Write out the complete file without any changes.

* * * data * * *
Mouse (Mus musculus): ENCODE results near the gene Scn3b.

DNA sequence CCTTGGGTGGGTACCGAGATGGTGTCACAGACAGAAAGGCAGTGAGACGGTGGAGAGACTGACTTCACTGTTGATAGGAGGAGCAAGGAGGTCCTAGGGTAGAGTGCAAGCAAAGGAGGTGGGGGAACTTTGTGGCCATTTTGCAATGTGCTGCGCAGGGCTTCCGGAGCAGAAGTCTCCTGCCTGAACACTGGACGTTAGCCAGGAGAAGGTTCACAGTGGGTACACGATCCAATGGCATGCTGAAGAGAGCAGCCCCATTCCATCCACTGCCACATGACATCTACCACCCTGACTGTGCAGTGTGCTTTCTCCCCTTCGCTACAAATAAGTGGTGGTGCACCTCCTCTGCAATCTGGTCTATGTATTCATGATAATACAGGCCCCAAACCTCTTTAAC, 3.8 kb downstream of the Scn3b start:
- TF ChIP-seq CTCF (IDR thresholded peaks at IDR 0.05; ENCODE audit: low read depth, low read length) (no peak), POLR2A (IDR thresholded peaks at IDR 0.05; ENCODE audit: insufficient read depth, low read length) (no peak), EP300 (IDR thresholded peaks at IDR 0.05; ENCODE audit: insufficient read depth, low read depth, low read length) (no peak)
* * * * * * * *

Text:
Mouse (Mus musculus): ENCODE results near the gene Scn3b.

DNA sequence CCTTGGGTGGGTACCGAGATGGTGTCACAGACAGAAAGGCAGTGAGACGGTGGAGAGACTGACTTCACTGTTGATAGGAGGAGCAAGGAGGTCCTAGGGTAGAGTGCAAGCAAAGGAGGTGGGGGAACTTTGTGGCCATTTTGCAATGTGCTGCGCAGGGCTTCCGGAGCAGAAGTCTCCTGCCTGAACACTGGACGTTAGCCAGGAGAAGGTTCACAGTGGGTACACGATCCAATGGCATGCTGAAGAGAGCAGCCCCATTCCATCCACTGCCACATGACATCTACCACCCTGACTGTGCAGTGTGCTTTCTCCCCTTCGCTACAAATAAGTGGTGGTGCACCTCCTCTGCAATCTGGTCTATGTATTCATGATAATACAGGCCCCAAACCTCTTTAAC, 3.8 kb downstream of the Scn3b start:
- TF ChIP-seq CTCF (IDR thresholded peaks at IDR 0.05; ENCODE audit: low read depth, low read length) (no peak), POLR2A (IDR thresholded peaks at IDR 0.05; ENCODE audit: insufficient read depth, low read length) (no peak), EP300 (IDR thresholded peaks at IDR 0.05; ENCODE audit: insufficient read depth, low read depth, low read length) (no peak)